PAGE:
Lodge's Rosalynd was first printed in 1590, and its popularity appears in that it was republished in 1592, and again in 1598. Steevens pronounces it a "worthless original;" but this sweeping sentence is so very unjust as to breed a doubt whether he bad read it. A graduate of Oxford, Lodge was evidently something of a scholar, as well as a man of wit, faney, and invention. Compared with the general run of popular literature then in vogue, his novel has much merit, and is very well entitled to the honour of
contributing to one of the most delightful poems ever written. rather ambitious attempt, indeed, at fine writing, pedantic in style, not a little overloaded with the euphuism of the time, and occasionally running into absurdity and indecorum, nevertheless, apon he whole, it is a varied and pleasing narrative, with passages of great force and beauty, and many touches of noble sentiment, and sometimes informed with a pastoral sweetness and simplicity quite charming. The work is inscribed to Lord Hunsdon, and in his Dedication the author says, Having with Captain Clarke made a voyage to the islands of Terceras and the Canaries, to beguile the time with labour I writ this book; rough, as hatch'd in the storms of the ocean, and feathered in the surges of many perilous seas." It has been lately republished in Mr. Collier's Shakespeare Library. In accordance with the plan we have hitherto followed, we will endeavour such an abstract from which the nature and extent of the Poet's obligations in this quarter may be pretty fairly gathered.
Sir John of Bordeaux, being at the point of death, called in his three sons, Saladyne, Fernandine, and Rosader, and divided his wealth among them, giving to the eldest fourteen ploughlands, with all his manor houses, and richest plate; to the next, twelve ploughlands; to the youngest, his horse, armour, and lance, with sixteen ploughlands; accompanying the testament with divers precepts and motives to a well-ordered life. The father being dead, Saladyne, after a short season of hypocritical mourning, went to studying how he might defraud his brothers and ravish their legacies. Acting as their guardian, he put Fernandine to school at Paris. and kept Rosader as his foot-boy. Having borne this patiently for three years, Rosader's spirit at length began to rise against it: he said to himself," Nature hath lent me wit to conceive, but my brother denied me art to contemplate: I have strength to perform any honourable exploit, but no liberty to accomplish my virtuous endeavours: those good parts that God hath bestowed upon me, the envy of my brother doth smother in obscurity. With that, casting up his hand, he felt hair on his face, and, perceiving his beard to bud, for choler he began to blush, and swore to himself he would be no more subject to such slavery." While he was thus ruminating Saladyne came along, and began to jerk him with rough speeches, asking him,What, sirrah! is my dinner ready?" He answered,- -"Dost thou ask me for thy cates? ask some of thy churls who are fit for such an office. question thee, why thou hast felled my woods, spoiled my manor houses, and made havoc of what my father bequeathed me? Answer me as a brother, or I will trouble thee as an enemy." Saladyne meeting this question with insulting threats, Rosader at last seized a great rake, and let drive at him, and soon brought him to terms. Feigning sorrow for what he had done, he drew the youth, who was of a free and generous nature, into a reconciliation, til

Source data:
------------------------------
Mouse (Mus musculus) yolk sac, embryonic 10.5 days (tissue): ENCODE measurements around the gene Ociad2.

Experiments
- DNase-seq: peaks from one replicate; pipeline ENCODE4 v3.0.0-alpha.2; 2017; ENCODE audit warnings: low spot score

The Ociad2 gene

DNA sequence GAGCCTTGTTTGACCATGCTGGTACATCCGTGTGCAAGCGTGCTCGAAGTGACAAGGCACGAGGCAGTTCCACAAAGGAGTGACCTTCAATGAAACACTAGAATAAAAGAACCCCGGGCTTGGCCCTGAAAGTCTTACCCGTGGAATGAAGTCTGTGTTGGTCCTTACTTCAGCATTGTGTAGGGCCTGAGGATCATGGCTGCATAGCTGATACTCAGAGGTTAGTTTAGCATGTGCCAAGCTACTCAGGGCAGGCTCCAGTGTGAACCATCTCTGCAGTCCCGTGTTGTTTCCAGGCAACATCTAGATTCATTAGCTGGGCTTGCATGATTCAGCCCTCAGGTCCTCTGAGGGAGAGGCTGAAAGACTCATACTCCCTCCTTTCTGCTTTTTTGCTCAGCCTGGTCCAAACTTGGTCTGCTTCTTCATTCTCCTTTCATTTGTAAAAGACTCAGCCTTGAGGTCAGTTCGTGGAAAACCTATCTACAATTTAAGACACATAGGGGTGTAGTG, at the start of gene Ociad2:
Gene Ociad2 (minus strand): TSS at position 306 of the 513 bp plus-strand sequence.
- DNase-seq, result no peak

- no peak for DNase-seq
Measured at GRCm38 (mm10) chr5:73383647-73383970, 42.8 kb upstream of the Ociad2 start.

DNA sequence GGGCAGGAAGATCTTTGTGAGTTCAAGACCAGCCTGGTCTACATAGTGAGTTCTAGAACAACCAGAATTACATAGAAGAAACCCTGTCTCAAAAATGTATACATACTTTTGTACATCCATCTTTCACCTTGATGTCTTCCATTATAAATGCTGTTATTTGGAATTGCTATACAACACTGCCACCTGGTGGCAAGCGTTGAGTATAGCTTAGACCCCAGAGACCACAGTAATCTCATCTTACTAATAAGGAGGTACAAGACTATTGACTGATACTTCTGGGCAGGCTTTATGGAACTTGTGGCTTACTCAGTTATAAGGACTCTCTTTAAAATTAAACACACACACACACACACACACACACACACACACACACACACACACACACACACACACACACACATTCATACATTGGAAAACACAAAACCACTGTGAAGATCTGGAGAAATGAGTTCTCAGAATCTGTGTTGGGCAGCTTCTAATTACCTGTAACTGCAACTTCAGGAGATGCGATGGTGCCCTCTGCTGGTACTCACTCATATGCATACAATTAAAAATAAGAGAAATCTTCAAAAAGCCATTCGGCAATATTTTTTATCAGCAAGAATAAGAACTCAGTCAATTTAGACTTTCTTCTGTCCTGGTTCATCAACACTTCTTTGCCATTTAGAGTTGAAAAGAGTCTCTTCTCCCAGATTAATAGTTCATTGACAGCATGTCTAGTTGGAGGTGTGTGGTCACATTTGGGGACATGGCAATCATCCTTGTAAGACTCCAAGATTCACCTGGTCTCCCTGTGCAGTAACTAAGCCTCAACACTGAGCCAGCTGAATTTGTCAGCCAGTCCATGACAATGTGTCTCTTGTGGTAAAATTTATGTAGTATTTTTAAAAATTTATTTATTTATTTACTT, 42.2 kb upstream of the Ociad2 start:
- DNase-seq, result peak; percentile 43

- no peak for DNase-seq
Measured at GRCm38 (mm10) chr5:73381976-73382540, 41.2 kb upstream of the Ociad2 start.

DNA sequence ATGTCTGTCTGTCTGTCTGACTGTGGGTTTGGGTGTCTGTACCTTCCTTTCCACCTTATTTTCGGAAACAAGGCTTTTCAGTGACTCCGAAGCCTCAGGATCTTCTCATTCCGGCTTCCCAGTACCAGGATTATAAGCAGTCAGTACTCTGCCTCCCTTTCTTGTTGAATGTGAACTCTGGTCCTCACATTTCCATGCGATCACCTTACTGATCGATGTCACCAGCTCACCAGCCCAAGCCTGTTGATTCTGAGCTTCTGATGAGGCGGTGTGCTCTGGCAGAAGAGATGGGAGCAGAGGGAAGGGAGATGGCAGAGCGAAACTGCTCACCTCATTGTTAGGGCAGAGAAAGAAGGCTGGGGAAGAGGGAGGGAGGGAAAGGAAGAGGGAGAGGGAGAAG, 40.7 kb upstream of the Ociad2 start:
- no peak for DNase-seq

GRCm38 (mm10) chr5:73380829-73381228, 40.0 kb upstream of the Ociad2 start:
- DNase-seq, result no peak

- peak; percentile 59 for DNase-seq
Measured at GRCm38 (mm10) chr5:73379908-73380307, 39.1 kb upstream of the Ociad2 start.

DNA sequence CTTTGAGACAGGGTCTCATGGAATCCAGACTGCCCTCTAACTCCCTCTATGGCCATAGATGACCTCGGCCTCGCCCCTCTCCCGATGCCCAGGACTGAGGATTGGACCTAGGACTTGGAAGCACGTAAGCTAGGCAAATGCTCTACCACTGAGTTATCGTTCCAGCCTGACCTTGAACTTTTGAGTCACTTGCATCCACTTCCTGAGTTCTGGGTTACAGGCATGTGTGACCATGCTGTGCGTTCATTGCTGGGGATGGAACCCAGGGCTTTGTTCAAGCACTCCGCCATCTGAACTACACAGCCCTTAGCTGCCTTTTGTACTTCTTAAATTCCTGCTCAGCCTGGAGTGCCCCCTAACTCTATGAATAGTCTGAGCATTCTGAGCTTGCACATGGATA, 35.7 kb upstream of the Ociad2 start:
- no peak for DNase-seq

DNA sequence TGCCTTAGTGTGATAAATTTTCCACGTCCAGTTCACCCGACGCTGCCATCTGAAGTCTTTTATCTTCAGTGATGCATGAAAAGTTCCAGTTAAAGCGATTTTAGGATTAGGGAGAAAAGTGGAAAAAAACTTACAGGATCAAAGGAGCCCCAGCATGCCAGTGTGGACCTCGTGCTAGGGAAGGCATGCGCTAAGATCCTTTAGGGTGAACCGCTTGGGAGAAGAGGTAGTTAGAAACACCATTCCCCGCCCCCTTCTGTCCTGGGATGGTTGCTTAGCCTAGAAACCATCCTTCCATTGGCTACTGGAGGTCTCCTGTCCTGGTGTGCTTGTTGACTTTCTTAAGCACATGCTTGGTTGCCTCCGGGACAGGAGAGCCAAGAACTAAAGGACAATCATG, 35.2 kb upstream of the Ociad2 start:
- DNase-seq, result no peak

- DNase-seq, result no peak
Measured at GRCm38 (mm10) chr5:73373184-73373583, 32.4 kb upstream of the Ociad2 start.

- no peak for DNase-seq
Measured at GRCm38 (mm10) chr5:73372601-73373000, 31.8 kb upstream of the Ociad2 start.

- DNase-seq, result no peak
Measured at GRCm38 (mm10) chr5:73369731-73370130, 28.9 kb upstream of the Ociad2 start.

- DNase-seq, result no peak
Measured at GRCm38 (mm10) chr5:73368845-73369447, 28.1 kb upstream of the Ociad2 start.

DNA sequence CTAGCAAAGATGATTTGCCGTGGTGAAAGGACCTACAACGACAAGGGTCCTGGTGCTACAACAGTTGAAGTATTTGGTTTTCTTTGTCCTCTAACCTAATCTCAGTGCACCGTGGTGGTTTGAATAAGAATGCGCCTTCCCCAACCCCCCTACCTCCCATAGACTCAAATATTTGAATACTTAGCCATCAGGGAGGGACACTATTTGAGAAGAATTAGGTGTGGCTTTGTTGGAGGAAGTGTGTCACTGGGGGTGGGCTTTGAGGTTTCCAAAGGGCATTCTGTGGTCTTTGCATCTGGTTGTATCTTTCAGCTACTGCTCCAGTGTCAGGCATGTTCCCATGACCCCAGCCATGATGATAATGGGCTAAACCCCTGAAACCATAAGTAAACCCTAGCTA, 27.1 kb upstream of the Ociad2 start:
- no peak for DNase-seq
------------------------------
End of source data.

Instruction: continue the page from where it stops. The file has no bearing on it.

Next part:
he might gain time to finish him out of the way; and in this state they continued for a season.